# The finiteness criterium $F$ under quasi-isometry

A group $G$ is defined to have $F$ if there exists a finite $K(G,1)$. This property is clearly not invariant under quasi-isometry as one can see from the trivial group and $\mathbb{Z}_2$.

My question: Is there also a torsion-free counterexample? Meaning are there two torsion-free, quasi-isometric groups of which one has $F$ and theother one not?

• A variant of the question, with no torsion issue, is: Let $C$ be the class of f.g. groups admitting a proper continuous action on a contractible (locally compact) topological space with compact quotient. Is $C$ closed under QIs? – YCor Jun 16 '16 at 20:13
• As an analogy, it is known that a torsion-free group having a finite index subgroup with Property FP (=$FP_\infty$ and finite cohomological dimension) then it itself has Property FP. This leaves some hope to a negative answer to the original question (no torsion-free counterexample) and rules out some too naive approaches. – YCor Jun 16 '16 at 20:35

1. The property $F_n$ is QI invariant (the groups here are not assumed to be torsion free). You can find a proof either in section 18.2 of

R.Geoghan, "Topological methods in group theory"

or in chapter 6 of my book with Cornelia Drutu.

It is quite possible that some version of the arguments in these proofs will handle your question, it is worth checking.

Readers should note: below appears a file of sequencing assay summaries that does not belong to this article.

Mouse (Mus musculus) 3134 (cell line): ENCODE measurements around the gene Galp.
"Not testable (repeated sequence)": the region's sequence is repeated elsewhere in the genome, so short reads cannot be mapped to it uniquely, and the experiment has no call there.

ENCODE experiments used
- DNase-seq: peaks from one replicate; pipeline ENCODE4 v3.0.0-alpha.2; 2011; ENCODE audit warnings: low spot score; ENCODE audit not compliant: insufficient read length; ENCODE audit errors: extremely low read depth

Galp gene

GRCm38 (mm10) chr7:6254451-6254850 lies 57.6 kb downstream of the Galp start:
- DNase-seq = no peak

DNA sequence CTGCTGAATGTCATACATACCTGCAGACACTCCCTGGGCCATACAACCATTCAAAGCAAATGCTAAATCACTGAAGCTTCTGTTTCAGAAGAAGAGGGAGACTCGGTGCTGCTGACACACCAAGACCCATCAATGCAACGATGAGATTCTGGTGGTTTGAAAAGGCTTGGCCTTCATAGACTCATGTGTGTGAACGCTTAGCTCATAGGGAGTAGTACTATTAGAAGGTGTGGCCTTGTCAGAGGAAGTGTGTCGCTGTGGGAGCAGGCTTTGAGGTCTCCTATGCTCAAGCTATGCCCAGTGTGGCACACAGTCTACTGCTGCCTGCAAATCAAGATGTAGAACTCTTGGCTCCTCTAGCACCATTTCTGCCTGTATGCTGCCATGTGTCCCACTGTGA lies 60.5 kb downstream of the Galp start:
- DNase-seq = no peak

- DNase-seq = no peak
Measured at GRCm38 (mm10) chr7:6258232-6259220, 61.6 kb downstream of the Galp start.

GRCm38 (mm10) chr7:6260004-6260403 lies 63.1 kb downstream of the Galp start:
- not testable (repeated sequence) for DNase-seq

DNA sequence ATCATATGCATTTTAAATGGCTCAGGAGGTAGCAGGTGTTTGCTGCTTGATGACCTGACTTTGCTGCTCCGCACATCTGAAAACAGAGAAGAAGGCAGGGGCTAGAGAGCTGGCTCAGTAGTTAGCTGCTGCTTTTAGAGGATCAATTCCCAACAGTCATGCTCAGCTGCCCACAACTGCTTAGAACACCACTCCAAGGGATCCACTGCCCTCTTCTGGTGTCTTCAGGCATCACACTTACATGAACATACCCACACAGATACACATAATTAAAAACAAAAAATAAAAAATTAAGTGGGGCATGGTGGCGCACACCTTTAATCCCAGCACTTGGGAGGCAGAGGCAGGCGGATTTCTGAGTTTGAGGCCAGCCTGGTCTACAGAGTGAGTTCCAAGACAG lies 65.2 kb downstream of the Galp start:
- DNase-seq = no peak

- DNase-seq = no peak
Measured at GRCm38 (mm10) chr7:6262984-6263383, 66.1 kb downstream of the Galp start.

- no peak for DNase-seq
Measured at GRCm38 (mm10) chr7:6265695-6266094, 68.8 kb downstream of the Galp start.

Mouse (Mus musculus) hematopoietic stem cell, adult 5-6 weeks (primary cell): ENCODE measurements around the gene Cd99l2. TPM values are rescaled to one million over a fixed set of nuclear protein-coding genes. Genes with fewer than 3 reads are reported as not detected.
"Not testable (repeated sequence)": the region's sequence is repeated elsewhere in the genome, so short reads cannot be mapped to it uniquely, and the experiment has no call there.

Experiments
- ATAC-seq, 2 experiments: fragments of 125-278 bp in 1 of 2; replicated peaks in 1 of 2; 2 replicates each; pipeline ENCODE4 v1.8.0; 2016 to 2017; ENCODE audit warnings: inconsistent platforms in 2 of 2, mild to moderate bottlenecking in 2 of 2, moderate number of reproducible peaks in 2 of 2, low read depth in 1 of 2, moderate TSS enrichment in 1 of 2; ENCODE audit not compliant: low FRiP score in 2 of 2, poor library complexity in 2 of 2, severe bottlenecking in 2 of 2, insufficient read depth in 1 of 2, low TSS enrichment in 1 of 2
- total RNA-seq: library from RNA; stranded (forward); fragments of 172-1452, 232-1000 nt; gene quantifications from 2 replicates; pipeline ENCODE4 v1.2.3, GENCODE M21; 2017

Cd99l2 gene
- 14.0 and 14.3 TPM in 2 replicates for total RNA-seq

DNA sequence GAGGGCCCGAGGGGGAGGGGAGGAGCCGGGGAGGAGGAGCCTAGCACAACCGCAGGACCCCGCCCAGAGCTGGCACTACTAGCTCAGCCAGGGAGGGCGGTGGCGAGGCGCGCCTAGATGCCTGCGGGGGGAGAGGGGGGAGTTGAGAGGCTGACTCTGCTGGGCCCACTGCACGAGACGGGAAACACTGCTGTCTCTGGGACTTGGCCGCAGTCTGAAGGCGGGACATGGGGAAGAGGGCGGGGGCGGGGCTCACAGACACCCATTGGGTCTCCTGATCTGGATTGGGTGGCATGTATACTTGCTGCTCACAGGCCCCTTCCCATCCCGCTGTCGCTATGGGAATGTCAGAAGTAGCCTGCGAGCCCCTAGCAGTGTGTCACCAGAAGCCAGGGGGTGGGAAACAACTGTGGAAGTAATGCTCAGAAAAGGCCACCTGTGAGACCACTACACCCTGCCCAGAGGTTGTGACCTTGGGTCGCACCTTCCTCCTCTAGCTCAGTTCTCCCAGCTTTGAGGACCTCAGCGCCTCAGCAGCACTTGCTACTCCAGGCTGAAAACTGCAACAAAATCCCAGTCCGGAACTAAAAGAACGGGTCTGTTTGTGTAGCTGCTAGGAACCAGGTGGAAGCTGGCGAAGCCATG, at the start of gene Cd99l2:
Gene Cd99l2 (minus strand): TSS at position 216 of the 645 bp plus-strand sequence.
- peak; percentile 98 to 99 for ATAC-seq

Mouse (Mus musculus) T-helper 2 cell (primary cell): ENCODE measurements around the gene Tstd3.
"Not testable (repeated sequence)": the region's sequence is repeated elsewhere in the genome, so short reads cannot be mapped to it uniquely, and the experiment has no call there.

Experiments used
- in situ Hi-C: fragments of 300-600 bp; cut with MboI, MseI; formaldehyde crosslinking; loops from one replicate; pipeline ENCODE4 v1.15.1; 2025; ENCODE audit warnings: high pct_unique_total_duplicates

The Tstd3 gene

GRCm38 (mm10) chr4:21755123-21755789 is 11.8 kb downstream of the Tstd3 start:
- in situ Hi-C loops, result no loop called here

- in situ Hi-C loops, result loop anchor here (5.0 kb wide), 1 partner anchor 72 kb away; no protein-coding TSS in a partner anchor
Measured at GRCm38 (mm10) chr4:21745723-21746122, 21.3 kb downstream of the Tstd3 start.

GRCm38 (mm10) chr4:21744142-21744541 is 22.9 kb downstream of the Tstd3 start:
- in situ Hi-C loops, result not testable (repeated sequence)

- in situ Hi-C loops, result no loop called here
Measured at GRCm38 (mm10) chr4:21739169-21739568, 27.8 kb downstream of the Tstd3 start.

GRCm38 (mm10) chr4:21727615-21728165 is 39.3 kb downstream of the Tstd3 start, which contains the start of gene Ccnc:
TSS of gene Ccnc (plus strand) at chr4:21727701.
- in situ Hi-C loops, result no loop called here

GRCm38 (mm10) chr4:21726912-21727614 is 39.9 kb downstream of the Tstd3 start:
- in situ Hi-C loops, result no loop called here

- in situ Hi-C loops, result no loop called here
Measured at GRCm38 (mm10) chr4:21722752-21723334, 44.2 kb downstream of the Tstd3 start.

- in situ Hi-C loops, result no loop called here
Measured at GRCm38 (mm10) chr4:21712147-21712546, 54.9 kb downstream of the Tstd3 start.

1. If a group $G$ has type $FP_n$ and is $n$-dimensional (here and below everything is over ${\mathbb Z}$) then $G$ has type $FP$. In particular, if a group has type $F_\infty$ and has finite cohomological dimension then it has type $FP$.

2. If a finitely presented group $G$ has type $FL$ then there is a finite $K(G,1)$. This is in Brown's book "Cohomology of groups", Ch. 8.8.

3. There are no known examples of finitely presented groups which are of type FP but not of type FL.

4. Putting it all together and assuming that FP=FL, the positive answer to your question would follow from:

Suppose that $G$ admits a finite $K(G,1)$ and $H$ is torsion free quasiisometric to $G$. Then $H$ has finite cohomological dimension.

This is quite likely to be true, since cohomological dimension over ${\mathbb Q}$ is QI invariant (R.Sauer, "Homological invariants and quasi-isometry", GAFA, 2006).